This places people in a double-bind where they are criminalized for entering the bathroom where they are safest and most comfortable, but put at perhaps a greater risk for violence if they follow the law. Teagan Widmer, who runs an app called “Refuge Restrooms” that pinpoints gender neutral restrooms, summed up this impossible and flat-out dangerous position this law places her in as a trans woman: “In a woman’s restroom I might get called a man and yelled at, but while using a men’s restroom I might get called a faggot or a tranny and then beaten up. It doesn’t seem like a controversial issue to me, it’s pretty simple. People need to pee.”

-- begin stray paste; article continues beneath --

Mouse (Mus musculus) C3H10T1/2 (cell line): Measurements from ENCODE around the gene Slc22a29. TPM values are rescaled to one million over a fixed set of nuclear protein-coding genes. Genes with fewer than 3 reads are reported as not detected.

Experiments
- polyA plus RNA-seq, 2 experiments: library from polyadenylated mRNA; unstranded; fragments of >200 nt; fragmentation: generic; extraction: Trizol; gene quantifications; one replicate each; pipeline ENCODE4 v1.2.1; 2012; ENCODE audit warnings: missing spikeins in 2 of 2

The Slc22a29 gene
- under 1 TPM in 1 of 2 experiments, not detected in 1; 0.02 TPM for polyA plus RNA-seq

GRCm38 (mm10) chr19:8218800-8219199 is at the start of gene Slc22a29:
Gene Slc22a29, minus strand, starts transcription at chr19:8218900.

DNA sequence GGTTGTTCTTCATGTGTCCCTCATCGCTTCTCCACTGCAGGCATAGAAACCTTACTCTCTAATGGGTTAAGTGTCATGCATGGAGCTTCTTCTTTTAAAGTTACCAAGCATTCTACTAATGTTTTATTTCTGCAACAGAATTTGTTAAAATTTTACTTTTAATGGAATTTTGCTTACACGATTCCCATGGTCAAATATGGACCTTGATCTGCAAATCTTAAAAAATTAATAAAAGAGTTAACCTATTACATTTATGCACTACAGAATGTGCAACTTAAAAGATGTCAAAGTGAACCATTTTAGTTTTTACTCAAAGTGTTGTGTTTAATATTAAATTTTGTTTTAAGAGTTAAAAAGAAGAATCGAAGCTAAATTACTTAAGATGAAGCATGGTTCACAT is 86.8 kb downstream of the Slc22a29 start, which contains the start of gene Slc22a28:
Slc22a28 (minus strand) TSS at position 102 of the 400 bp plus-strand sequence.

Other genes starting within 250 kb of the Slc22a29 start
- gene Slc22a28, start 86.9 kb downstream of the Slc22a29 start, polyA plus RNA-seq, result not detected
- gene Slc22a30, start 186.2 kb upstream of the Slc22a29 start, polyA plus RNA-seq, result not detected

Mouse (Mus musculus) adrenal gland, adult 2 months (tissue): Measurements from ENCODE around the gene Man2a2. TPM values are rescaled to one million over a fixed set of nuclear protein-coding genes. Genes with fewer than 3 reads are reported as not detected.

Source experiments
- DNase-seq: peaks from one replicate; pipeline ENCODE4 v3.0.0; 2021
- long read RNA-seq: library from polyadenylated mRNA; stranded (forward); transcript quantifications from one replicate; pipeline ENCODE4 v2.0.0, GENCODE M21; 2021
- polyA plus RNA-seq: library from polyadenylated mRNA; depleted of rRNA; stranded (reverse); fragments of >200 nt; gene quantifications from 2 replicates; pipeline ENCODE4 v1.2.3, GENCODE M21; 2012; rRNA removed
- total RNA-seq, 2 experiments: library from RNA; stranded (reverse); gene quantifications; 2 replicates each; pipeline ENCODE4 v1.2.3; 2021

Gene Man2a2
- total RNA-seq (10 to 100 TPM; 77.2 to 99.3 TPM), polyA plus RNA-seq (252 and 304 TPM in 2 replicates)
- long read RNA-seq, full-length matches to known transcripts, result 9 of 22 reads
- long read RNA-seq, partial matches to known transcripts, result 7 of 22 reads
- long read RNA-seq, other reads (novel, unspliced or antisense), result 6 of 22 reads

But as a cis woman, I have no reservations in stating definitively that “women’s safety” being deployed as an excuse to discriminate against trans people is ignorant and hateful.
In the end, my voice cannot adequately speak to the depth and impact of this issue on trans people. But as a cis woman, I have no reservations in stating definitively that “women’s safety” being deployed as an excuse to discriminate against trans people is ignorant and hateful. As Salon’s Amanda Marcotte put it on Twitter, “Trans people in bathrooms aren’t creepy. Republicans who are clearly sitting there wondering what you have under your pants certainly are.” Trans women are not a threat to cis women, and any discussion of “women’s rights” by cis women is incomplete and biased without the inclusion of trans women. Anyone who truly cares about women’s safety should start by trying to help combat the cultural and systemic forces that enable the pervasive discrimination and violence against trans women; they are the women whose safety is the most threatened.